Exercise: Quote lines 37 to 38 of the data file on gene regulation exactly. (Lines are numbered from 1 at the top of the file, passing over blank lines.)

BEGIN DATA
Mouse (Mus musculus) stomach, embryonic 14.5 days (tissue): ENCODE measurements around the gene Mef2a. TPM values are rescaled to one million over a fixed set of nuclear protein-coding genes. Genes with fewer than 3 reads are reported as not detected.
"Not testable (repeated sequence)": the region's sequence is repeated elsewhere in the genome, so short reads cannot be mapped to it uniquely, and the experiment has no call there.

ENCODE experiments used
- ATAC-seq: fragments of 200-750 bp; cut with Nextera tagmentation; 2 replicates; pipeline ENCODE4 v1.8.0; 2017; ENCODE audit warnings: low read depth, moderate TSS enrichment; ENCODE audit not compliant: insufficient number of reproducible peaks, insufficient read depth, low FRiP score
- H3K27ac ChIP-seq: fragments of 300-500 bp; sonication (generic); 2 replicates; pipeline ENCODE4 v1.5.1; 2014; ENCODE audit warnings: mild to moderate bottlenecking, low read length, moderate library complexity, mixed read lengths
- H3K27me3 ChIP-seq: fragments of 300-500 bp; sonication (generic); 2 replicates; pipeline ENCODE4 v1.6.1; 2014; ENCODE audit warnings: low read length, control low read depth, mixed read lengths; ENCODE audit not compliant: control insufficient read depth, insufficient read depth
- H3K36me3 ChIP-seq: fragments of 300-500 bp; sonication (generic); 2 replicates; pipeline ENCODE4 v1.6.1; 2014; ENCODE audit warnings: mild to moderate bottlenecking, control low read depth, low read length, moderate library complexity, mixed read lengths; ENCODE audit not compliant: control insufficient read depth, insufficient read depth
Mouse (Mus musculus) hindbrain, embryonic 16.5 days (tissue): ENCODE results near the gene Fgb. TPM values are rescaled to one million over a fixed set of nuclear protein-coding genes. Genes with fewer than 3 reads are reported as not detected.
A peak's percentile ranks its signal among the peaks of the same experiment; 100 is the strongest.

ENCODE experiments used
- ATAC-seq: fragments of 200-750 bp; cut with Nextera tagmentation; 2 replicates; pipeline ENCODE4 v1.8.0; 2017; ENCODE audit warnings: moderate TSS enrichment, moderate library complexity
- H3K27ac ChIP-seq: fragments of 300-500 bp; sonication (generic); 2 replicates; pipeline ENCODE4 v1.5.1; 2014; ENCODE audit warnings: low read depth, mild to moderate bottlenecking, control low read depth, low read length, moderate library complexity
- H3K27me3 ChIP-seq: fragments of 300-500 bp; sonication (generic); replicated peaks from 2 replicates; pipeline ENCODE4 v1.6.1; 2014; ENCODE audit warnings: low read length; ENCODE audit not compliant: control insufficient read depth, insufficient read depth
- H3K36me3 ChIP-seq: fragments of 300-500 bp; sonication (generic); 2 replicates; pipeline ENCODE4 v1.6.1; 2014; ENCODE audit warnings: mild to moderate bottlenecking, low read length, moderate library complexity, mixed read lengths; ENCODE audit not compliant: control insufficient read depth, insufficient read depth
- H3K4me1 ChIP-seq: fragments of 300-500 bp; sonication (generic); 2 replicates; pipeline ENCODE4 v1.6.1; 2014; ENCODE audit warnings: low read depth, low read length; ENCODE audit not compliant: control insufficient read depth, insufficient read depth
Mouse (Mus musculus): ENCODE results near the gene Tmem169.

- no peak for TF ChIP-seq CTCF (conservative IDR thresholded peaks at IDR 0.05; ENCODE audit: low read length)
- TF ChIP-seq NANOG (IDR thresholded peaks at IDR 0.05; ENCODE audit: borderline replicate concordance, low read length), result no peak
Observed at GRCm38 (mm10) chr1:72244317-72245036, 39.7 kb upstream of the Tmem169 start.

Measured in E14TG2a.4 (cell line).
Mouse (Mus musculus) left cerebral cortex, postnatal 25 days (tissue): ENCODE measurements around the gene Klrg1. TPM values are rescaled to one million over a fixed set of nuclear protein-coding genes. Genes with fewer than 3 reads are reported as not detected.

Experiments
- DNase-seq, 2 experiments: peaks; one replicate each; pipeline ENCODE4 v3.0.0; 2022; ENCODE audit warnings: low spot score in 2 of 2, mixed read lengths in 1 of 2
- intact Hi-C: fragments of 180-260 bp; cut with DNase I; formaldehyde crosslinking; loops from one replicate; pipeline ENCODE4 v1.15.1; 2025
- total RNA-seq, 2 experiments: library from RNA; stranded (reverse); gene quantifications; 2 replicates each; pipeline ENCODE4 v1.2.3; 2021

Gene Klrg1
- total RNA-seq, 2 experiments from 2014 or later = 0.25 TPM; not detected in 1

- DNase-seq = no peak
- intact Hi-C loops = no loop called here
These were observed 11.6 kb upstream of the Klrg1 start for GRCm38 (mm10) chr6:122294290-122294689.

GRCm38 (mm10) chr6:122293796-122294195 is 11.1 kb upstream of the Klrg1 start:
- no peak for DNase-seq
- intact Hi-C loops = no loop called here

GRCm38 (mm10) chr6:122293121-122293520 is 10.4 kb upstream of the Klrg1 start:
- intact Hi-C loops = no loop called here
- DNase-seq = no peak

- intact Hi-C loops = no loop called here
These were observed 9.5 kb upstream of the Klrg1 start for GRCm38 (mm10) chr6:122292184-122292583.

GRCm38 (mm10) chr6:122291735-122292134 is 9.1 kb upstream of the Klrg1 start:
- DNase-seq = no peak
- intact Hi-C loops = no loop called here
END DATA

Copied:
- intact Hi-C loops = no loop called here
These were observed 9.5 kb upstream of the Klrg1 start for GRCm38 (mm10) chr6:122292184-122292583.